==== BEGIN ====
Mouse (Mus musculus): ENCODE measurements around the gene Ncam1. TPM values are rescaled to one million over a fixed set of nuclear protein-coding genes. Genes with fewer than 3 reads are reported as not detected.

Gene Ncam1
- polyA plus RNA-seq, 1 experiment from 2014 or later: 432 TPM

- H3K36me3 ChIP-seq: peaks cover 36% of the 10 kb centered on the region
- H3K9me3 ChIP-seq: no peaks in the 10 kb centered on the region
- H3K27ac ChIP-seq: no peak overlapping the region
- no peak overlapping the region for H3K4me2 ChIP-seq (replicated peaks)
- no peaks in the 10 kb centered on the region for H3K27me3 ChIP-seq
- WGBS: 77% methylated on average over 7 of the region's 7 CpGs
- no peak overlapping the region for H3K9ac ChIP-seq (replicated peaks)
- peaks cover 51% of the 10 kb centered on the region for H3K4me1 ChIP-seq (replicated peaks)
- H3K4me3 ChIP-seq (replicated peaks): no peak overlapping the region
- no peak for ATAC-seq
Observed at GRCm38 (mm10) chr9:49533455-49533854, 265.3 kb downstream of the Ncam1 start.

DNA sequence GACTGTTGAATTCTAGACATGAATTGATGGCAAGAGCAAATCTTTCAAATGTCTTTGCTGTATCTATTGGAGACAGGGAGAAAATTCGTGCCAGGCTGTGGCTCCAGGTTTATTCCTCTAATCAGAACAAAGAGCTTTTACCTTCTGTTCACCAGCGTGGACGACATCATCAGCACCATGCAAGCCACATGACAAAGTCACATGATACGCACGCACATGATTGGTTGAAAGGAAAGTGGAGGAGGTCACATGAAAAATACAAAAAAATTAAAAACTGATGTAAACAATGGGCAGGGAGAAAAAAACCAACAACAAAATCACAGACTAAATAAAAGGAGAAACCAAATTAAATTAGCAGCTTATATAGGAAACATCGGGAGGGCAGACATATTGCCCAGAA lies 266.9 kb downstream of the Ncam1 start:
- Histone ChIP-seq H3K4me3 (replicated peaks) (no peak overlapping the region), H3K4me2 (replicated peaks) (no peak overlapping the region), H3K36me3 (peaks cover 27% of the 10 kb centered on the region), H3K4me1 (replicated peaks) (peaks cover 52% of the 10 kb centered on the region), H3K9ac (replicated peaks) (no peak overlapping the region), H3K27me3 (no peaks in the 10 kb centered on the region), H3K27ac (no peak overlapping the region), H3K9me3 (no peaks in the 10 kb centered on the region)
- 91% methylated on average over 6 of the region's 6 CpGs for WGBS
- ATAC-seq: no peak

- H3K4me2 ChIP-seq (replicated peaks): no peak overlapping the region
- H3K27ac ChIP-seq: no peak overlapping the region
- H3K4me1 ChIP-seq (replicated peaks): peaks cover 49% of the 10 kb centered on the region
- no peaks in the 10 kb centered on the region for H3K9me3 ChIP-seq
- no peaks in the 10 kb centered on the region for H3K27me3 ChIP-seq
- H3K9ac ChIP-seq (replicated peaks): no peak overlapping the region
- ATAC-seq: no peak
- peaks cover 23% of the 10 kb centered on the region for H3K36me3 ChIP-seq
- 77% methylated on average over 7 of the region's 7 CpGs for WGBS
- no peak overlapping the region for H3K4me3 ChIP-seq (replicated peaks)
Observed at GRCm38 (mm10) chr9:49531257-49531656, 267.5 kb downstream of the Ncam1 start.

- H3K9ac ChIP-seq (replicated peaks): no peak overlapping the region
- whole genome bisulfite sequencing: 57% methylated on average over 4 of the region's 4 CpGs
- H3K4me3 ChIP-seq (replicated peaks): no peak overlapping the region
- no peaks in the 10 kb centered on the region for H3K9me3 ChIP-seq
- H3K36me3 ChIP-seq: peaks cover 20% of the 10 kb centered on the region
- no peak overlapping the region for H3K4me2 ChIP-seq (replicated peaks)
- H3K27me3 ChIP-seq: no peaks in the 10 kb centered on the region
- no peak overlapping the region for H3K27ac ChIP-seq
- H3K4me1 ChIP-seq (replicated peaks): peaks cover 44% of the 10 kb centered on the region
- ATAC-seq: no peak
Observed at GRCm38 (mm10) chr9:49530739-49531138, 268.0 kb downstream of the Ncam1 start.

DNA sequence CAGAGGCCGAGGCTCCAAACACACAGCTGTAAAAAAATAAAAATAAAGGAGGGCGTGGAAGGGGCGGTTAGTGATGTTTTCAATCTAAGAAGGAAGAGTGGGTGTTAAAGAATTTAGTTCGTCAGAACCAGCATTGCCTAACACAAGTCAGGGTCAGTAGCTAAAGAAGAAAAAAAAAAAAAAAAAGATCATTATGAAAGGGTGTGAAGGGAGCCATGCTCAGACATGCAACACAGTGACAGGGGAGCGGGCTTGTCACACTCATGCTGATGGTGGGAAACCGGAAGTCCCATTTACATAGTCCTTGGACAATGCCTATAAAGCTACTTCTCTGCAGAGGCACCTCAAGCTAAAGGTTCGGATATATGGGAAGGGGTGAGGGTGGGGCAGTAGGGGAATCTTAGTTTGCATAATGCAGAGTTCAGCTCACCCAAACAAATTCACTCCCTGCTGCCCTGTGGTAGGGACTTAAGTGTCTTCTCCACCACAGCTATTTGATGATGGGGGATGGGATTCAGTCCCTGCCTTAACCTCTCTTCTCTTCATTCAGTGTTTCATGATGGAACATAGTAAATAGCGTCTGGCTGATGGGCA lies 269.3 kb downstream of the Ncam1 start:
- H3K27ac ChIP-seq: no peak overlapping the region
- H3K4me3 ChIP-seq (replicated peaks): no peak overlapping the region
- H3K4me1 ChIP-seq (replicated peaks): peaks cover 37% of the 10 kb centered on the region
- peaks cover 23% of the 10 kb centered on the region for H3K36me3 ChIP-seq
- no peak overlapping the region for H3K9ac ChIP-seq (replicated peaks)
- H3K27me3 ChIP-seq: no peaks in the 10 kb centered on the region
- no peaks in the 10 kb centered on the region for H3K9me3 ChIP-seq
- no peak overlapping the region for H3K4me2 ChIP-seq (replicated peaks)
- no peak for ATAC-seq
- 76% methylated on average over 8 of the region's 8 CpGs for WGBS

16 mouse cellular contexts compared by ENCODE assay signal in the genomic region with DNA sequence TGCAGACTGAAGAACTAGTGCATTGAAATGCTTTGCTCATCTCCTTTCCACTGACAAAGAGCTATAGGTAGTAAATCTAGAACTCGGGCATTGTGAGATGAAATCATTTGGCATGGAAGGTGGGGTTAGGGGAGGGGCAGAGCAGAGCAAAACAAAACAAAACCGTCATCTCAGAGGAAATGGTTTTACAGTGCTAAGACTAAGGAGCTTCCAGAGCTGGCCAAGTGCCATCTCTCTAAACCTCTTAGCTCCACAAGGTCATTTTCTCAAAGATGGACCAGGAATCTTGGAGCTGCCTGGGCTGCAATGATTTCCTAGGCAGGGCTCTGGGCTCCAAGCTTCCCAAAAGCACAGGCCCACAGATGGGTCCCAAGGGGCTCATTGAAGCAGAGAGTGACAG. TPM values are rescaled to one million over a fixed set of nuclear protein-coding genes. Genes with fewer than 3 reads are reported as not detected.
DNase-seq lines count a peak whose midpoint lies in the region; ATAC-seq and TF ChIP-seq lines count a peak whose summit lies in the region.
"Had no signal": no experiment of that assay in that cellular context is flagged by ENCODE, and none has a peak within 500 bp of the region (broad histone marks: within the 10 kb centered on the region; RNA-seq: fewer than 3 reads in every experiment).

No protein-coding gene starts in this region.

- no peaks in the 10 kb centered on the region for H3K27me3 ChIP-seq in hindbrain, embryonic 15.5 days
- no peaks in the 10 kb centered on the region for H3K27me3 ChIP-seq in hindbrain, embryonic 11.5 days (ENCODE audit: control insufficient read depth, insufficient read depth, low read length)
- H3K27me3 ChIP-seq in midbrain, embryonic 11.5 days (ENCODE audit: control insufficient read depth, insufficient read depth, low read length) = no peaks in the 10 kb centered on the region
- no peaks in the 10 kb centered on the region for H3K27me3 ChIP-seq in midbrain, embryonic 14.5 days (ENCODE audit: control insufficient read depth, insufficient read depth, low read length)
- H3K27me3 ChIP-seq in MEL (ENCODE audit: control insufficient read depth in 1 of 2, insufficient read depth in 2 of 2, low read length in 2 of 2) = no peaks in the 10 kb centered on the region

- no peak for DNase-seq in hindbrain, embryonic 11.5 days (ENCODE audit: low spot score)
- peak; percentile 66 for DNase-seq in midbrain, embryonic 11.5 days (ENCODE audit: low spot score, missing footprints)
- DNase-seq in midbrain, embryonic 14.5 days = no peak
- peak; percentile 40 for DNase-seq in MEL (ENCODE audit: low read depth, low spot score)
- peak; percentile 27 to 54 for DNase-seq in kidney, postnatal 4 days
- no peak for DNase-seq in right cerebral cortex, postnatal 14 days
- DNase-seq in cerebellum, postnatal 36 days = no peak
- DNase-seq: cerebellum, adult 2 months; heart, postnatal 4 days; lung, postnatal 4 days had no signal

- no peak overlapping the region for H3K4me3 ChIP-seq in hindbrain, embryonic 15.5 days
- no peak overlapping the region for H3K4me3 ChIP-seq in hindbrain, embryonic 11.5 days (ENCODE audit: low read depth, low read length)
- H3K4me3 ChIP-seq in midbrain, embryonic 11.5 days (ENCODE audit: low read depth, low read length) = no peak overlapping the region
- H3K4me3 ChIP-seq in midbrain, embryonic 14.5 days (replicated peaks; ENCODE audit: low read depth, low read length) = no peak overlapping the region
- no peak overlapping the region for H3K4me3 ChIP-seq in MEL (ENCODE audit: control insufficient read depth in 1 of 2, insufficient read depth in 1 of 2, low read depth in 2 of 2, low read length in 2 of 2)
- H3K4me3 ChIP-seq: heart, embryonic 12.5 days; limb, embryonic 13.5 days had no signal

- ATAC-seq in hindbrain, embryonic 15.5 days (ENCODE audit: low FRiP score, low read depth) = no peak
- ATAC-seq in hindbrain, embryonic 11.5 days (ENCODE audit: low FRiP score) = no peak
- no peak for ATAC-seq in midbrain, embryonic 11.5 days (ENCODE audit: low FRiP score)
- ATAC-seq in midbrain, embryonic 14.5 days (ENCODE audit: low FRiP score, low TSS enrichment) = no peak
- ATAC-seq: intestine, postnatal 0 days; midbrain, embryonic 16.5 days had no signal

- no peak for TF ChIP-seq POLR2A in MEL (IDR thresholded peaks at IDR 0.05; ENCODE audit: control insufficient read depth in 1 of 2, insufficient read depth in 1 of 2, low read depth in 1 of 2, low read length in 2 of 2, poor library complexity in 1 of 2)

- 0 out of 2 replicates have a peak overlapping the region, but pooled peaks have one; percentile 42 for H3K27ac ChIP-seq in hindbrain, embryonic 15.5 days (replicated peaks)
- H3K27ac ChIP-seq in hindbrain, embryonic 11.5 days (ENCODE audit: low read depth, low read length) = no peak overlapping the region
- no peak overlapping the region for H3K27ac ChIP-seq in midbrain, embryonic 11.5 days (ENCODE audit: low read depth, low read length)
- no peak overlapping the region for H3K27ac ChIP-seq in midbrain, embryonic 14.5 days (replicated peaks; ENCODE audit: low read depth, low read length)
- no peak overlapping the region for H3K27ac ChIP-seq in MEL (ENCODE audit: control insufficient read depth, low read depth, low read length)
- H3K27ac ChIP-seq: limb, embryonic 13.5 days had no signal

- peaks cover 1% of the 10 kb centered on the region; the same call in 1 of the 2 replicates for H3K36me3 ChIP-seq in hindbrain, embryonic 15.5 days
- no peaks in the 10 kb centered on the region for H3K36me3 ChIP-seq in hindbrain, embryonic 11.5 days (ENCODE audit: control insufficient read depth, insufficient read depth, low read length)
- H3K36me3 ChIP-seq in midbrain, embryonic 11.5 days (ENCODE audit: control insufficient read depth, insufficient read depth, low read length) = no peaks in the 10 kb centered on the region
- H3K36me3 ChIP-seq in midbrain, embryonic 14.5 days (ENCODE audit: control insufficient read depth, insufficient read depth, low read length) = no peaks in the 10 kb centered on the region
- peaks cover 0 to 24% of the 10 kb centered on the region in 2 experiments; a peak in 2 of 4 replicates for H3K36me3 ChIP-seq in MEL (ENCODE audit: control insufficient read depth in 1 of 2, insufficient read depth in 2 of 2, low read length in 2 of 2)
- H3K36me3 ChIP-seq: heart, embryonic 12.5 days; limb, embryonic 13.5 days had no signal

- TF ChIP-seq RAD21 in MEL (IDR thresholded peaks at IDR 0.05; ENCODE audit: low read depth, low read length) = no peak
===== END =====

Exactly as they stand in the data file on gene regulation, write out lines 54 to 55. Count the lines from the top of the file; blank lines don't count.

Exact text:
"Had no signal": no experiment of that assay in that cellular context is flagged by ENCODE, and none has a peak within 500 bp of the region (broad histone marks: within the 10 kb centered on the region; RNA-seq: fewer than 3 reads in every experiment).

No protein-coding gene starts in this region.